"Fraud", is defined under article 157 of the Turkish Criminal Code as "deceiving someone by fraudulent acts and obtaining benefit for itself or for another person's benefit to the detriment of the deceived person or another person". Moreover, according to article 158, in the event that the crime of fraud is committed during commercial operations of merchants or of company managers or other persons acting on behalf of the company, the crime is considered a "qualified fraud", which will be subject to even stricter penalties.

"Misuse of trust", set out under article 155 of Turkish Criminal Code, which could be considered under the white collar irregularities, is defined as abusing an asset or denying the transfer of possession thereof, belonging to someone else which is left at his/her possession for protection or use in a certain manner, to his/her own or someone else's benefit, outside the purpose of transfer of possession. As with fraud, the said crime shall also be subject to stricter penalties in the event that its commission results from a professional, commercial or service relationship.

"Bid rigging" is another reflection of the white collar irregularities conducted, which is defined under article 235 of Turkish Criminal Code as rigging tender and construction bids regarding product or service purchases, or sales or leases made on behalf of public institutions or establishments. Instances of the crime are set out further under the relevant article and counted explicitly as numerus clausus.

As to the evidence of white collar irregularities, a legal expert is considered necessary in determining whether actions constituting crime(s) were taken during the course of the employees' occupation. The sources where such proof may be taken from would be the laptops, documents and the financial statements of the corporation and/or the employees. However, obtaining such proof would bring into play another legal issue: data privacy.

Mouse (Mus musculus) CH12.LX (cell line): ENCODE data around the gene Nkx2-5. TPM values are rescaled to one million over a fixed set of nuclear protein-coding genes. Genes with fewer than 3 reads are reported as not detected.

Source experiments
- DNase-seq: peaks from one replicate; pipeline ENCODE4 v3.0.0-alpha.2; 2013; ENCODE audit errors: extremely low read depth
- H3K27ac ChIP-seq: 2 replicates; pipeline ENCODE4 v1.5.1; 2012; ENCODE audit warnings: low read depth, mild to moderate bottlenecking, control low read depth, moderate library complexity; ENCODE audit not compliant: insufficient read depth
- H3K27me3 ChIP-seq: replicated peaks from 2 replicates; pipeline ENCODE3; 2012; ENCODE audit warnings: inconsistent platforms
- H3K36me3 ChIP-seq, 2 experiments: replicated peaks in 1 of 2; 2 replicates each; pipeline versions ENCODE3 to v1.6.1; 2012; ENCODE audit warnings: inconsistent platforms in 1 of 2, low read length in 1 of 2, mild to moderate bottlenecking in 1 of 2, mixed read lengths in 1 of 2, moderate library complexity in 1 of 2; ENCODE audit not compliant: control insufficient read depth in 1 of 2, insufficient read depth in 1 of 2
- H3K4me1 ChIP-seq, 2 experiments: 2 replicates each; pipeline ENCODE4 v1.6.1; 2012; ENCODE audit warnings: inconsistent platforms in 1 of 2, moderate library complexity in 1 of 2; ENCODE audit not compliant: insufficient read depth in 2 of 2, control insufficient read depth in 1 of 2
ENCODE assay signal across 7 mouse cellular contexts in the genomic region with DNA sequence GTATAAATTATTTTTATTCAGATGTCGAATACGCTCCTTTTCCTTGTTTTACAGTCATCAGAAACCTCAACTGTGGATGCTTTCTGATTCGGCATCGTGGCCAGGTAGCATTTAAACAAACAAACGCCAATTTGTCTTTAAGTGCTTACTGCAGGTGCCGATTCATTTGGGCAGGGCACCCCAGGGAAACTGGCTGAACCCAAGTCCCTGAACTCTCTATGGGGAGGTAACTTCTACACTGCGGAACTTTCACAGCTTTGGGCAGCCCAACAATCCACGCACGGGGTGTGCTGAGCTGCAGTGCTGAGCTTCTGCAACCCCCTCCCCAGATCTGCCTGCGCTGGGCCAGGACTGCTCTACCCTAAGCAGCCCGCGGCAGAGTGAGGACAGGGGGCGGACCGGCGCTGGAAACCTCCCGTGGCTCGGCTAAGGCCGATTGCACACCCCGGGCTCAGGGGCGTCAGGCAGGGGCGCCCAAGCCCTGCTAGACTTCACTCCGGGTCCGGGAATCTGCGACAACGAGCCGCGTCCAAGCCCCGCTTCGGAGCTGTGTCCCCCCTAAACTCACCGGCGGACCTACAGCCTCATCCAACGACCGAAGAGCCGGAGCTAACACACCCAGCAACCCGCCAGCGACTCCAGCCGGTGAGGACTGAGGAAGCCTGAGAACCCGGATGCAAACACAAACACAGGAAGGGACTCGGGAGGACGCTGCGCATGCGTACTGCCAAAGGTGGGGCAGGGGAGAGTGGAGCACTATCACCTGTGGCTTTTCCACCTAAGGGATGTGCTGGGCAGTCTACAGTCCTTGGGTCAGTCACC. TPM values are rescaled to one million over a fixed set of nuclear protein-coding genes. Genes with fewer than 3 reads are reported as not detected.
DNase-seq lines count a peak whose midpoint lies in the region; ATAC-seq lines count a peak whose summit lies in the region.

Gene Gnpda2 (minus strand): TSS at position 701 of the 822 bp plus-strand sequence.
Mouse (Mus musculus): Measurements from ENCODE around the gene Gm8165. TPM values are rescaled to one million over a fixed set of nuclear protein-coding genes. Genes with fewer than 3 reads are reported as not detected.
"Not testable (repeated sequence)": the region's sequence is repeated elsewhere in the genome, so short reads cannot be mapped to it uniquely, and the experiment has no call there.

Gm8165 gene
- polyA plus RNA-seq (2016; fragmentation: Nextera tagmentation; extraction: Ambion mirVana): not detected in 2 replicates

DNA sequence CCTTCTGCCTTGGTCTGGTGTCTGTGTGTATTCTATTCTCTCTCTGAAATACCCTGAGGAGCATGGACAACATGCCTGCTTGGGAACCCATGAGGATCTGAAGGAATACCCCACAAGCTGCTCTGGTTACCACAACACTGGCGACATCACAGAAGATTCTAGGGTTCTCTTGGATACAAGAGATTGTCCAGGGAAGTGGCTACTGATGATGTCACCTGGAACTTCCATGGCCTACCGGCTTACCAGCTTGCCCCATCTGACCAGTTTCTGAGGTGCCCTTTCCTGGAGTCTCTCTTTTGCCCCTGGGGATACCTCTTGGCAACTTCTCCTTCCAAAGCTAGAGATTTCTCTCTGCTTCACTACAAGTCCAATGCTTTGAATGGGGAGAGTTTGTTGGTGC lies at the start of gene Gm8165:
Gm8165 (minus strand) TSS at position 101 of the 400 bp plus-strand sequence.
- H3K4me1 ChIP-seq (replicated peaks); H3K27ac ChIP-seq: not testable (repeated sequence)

Section five of the Turkish Constitution of 1982, entitled "Privacy and Protection of Private Life" and in particular article 22, preserves the secrecy of communication. The Turkish Civil Code article 23 et seq. includes provisions regulating the protection of personal rights in general. Also, according to article 24, an individual whose personal rights are violated unjustly is entitled to file a civil action.

Therefore, in practice, corporations place provisions within their employment contracts that are to be signed between the employee and the officer of the corporation, indicating what items constitute the "property of the corporation" and these generally include computers, memory discs, and any kind of document whether printed or not, in order to prevent any altercation of the employee claims regarding what may constitute a personal data.

Upon following all such processes, in the event that a white collar irregularity is detected, the continuation of the employee's occupancy at the corporation would be at the discretion of the authorized managers. In such phase, the termination of the employment contract(s) of the employee(s) shall be reviewed and analyzed under the employment laws and regulations.

Another important issue for corporate governance is the termination phase of the employment contract, when the title of the employee is the most essential element. In the event that said employee holds a position on the board of directors, his removal from the board of directors should be considered as an important and necessary precaution since a critical element of the director's position is that they are to be independent as a matter of course so as to fulfill their duties towards the shareholders. In such a case, since the director cannot be forced to submit his resignation, he would be keeping his positions until the term which he is elected for.

One way of getting over the stated obstacle would be that the board of directors, the executory organ of the corporation, be ceased by way of the resignation of other members of the board of directors, and then the quorum required in taking the necessary resolutions of the corporation would be failed.

Consequently, the assistance of a law firm that is competent in the fields of employment law, data privacy law, corporate law and criminal law sufficient to harmonize all those aspects with the corporate governance becomes more and more a significant need in assisting the corporation concerning compliance matters.

Footnotes

1. Sutherland, Edwin. (1949). White Collar Crime. New York: Dreyden Pres.

2. is a legal doctrine stating that the employer will be held responsible for the actions of its employees that are performed during the course of their employment.

The content of this article is intended to provide a general guide to the subject matter. Specialist advice should be sought about your specific circumstances.